Many of the international students I talk to are aiming for a spot at an Ivy League university. The need for an exceptional SAT or ACT score is imperative in order to reach this goal. That’s not an easy task for students who may not have access to updated prep tools, who speak English as a second language, or who may not even know how far in advance they should begin to study.
Both the SAT and the ACT are major examinations, and many students find that they do not perform as well as they would like the first time they take these tests. As a result, many opt to retake them, especially if they took the test for the first time during their junior year of high school.
So you want a perfect score on the ACT? That means getting almost all the questions right. (Yes, you can get a couple questions wrong and still score a 36.) How do you do it? Follow these 5 simple steps.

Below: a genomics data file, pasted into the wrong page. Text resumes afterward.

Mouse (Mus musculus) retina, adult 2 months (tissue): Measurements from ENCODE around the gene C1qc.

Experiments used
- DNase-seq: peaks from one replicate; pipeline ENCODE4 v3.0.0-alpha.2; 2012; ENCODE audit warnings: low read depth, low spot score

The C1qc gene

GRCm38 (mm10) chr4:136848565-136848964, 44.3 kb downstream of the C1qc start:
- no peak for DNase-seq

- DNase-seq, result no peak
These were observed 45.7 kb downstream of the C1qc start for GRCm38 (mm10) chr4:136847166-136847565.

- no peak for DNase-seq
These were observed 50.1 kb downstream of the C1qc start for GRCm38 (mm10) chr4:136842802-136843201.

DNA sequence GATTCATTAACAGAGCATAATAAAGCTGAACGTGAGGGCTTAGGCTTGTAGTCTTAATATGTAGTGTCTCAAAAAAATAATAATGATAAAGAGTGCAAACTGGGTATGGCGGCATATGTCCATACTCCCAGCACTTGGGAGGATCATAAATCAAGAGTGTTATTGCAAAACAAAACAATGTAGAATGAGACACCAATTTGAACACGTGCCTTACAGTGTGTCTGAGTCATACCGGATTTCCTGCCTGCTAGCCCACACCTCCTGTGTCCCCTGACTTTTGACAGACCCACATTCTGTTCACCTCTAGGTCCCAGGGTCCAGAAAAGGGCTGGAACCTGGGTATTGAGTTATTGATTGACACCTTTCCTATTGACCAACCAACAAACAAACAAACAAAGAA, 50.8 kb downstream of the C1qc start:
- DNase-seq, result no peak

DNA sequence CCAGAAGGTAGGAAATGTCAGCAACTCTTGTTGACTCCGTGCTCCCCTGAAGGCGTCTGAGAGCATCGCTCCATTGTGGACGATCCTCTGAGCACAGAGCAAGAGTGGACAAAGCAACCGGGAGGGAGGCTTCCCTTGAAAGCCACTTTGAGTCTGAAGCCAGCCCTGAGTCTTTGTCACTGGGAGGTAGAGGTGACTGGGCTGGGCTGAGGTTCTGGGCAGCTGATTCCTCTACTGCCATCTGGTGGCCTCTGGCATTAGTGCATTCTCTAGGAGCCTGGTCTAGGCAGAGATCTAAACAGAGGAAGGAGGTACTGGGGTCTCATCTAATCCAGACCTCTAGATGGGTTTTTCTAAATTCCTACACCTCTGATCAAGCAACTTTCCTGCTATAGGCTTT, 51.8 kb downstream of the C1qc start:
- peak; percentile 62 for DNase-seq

I’ve had conversations with high school students from India to South Korea, and they all want to attend a university in the U.S. And for good reason: the U.S. maintains the most attractive university system in the world. Our universities attract the best professors, who are doing the most innovative and well-funded research in the world. The facilities are top-notch, and aspiring students have a wide array of degrees to choose from.
Both the SAT test and ACT test have a fascinating history. Here is an overview of who created these tests, why they were created, and how they have changed over the years.
Are you preparing to take the SAT? If so, the following overview can help you know what to expect on your test day and enable you to adequately prepare for the SAT beforehand, so you hit your target score.